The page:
About the Data
Data was provided by the U.S. Federal Highway Administration (FHWA) and is from the Federal Management Information System (FMIS). ARTBA assigned projects to a fiscal year (October 1 to September 30) based on the FMIS variable for authorized dates for either the construction phase of work, the preliminary engineering, right of way or planning and research phase. This is the date that states may begin incurring costs on a project. This report is a one-year depiction of federally supported activity and not a Transportation Improvement Plan or State Transportation Improvement Plan.
Federal fund totals for the FY 2018 report do not include advanced construction or partial conversion of advanced construction funds. This program allows states to receive approval from FHWA for a project and begin construction without obligating federal funds. Thus, a state can undertake more projects at one time. At a future date, the state can request a conversion of the project to a federal-aid project. The project agreement with FHWA will be modified, and the state’s federal funds will be obligated, and the state will be reimbursed for the work completed.
While all projects are included in the detailed dashboard, the FY 2018 state summary pages do not list advanced construction projects where no federal funds have been obligated. This report does not include projects supported by state resources alone and is not taken from the State Transportation Improvement Plan.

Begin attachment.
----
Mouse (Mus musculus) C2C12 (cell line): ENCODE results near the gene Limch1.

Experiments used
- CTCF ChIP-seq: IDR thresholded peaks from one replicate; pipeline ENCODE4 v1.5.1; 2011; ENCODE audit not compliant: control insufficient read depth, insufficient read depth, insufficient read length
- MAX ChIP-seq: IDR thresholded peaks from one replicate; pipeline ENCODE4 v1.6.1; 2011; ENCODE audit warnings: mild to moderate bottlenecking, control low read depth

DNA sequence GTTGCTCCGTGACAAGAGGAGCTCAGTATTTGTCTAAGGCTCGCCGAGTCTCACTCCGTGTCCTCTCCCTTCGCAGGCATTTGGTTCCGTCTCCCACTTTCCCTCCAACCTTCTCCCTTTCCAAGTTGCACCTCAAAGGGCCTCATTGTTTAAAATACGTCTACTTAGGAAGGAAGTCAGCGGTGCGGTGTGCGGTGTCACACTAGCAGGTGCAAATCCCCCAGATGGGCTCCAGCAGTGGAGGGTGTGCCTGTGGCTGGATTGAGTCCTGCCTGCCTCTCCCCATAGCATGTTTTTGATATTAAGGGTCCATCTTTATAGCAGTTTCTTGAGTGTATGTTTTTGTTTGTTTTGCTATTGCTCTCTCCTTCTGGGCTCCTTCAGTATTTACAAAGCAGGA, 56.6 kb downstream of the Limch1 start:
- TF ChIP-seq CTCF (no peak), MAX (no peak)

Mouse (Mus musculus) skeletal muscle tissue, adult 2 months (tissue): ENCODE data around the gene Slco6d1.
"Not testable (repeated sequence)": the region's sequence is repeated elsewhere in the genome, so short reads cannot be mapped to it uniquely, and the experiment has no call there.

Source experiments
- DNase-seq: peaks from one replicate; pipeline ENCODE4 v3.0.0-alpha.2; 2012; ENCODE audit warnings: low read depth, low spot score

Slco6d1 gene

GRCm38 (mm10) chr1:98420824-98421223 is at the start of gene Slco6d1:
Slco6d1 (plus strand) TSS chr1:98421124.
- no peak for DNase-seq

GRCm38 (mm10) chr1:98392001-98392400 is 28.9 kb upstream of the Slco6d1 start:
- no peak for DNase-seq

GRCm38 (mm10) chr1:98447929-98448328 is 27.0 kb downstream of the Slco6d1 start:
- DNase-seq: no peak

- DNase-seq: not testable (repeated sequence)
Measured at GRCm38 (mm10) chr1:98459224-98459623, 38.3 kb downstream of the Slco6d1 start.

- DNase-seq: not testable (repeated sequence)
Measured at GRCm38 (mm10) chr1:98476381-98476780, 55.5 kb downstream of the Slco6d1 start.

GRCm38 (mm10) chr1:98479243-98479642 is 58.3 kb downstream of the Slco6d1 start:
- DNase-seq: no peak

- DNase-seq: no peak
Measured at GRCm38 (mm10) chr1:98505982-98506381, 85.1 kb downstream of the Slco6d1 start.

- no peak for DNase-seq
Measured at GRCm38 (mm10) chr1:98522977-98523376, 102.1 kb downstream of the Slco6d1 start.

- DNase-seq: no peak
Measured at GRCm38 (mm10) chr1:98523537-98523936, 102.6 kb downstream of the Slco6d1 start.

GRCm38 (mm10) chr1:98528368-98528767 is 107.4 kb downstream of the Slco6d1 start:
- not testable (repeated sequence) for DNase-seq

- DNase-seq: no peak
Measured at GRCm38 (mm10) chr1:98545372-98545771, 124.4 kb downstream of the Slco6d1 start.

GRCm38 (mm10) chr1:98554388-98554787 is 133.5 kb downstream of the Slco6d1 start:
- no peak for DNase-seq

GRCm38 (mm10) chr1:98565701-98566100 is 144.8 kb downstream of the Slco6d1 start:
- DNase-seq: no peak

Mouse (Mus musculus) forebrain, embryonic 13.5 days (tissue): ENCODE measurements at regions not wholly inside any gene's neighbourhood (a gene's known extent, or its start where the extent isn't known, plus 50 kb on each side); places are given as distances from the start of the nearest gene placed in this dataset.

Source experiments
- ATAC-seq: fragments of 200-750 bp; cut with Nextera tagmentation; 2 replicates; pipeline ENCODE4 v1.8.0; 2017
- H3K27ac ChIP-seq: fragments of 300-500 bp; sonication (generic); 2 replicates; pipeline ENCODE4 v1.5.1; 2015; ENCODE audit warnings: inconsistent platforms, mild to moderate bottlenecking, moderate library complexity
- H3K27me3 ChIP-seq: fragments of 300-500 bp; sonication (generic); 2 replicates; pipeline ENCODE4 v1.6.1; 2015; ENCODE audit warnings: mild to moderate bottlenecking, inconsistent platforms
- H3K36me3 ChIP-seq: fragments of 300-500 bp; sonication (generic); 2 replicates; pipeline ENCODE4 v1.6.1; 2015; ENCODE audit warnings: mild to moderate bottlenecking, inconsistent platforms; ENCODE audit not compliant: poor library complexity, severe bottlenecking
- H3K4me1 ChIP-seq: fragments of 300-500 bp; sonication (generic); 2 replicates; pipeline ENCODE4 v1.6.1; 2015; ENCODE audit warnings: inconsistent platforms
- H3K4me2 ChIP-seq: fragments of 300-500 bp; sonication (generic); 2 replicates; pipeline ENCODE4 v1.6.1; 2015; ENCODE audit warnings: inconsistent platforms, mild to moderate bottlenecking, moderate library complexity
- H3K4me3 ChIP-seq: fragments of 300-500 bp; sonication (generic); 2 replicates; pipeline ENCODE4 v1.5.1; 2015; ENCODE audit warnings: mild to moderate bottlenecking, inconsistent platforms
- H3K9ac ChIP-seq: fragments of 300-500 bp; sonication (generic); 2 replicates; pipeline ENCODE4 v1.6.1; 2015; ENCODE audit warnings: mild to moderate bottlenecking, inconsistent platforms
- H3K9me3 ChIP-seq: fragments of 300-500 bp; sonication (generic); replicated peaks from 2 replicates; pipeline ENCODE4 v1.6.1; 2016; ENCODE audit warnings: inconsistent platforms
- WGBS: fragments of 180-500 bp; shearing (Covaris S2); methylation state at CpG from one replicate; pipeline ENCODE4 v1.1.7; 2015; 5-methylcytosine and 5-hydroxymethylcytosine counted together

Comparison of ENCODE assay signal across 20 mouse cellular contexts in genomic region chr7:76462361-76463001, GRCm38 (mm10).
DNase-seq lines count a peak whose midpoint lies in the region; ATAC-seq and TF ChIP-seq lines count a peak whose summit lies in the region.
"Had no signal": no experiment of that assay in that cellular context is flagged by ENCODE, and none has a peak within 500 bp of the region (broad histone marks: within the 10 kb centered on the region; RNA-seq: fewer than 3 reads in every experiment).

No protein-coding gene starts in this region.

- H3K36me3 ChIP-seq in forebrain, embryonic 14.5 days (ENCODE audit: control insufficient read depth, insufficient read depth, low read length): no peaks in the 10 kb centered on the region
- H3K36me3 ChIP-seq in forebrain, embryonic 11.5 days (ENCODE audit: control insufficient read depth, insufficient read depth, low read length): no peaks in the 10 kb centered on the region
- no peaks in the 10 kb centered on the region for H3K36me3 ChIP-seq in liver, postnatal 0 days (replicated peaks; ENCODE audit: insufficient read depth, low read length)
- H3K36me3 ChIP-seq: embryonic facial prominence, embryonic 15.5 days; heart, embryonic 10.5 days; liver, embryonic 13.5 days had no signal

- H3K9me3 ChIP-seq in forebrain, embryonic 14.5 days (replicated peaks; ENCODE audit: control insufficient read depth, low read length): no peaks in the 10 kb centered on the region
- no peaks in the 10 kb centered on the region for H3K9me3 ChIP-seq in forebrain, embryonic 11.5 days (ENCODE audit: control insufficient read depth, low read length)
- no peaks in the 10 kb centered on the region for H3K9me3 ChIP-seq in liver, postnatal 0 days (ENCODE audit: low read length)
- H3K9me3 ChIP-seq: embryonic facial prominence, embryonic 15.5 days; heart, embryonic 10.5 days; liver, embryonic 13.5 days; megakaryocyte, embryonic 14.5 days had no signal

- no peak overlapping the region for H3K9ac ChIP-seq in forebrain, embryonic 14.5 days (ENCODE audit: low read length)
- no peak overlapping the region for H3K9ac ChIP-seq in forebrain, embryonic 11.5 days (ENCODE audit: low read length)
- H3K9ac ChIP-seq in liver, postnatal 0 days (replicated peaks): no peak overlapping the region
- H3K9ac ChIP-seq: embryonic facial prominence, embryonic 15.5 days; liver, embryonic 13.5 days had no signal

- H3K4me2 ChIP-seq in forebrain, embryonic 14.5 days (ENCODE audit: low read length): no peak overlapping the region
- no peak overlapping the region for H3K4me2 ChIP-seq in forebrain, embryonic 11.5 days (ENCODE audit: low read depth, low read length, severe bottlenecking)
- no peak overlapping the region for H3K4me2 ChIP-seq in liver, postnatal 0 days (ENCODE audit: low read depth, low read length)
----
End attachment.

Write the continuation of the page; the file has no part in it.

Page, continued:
Type of work was assigned by ARTBA based on over 40 different improvement types identified in FMIS.
Mode was assigned based on several different factors, including the identified improvements and construction activity. Total dollar amounts for federal, state, local, private and other funds were provided in FMIS and identified by FHWA by improvement type.
Federal aid system and road type are directly from the FMIS data. The system designations include the Interstate System, additional roads that are designated as part of the National Highway System (NHS), roads that are not on the NHS but still qualify for the federal aid program and projects that are not part of the federal aid system. The NHS consists of roadways important to the nation’s economy, defense, and mobility.
The map of the importance of federal-aid highway funding is based on Highway Statistics data from FHWA. It is a ten-year ratio of federal-aid reimbursements to states and the overall spending on capital outlays, which includes construction, right of way purchases and design and engineering work. It is a proxy for the importance of the federal program, which is largely spent on capital outlays.